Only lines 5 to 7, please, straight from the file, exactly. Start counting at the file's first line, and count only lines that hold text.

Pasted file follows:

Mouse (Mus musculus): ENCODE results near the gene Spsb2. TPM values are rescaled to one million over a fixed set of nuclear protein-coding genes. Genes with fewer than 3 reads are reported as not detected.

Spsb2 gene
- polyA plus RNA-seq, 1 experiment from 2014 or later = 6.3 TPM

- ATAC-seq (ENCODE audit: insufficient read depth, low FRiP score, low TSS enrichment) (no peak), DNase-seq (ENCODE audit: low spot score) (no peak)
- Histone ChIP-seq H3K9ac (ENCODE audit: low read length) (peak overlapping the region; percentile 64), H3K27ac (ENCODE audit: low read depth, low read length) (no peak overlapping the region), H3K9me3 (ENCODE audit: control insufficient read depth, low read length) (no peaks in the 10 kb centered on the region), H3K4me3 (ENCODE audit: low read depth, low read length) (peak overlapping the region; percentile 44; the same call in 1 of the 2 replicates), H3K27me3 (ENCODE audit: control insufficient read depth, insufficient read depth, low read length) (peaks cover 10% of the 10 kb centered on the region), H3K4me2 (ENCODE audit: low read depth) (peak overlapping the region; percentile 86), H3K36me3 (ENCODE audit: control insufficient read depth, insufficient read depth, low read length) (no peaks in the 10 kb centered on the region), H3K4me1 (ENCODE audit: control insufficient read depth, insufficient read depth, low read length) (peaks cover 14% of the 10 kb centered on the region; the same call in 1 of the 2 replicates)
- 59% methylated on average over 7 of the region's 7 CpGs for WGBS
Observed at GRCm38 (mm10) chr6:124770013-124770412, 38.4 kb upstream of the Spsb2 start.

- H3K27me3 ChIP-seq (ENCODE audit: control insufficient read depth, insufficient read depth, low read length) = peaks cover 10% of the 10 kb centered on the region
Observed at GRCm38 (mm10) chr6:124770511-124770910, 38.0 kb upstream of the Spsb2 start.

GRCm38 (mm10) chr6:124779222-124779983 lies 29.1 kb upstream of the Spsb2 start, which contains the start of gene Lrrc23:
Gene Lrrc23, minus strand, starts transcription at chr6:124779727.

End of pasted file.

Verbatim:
- Histone ChIP-seq H3K9ac (ENCODE audit: low read length) (peak overlapping the region; percentile 64), H3K27ac (ENCODE audit: low read depth, low read length) (no peak overlapping the region), H3K9me3 (ENCODE audit: control insufficient read depth, low read length) (no peaks in the 10 kb centered on the region), H3K4me3 (ENCODE audit: low read depth, low read length) (peak overlapping the region; percentile 44; the same call in 1 of the 2 replicates), H3K27me3 (ENCODE audit: control insufficient read depth, insufficient read depth, low read length) (peaks cover 10% of the 10 kb centered on the region), H3K4me2 (ENCODE audit: low read depth) (peak overlapping the region; percentile 86), H3K36me3 (ENCODE audit: control insufficient read depth, insufficient read depth, low read length) (no peaks in the 10 kb centered on the region), H3K4me1 (ENCODE audit: control insufficient read depth, insufficient read depth, low read length) (peaks cover 14% of the 10 kb centered on the region; the same call in 1 of the 2 replicates)
- 59% methylated on average over 7 of the region's 7 CpGs for WGBS
Observed at GRCm38 (mm10) chr6:124770013-124770412, 38.4 kb upstream of the Spsb2 start.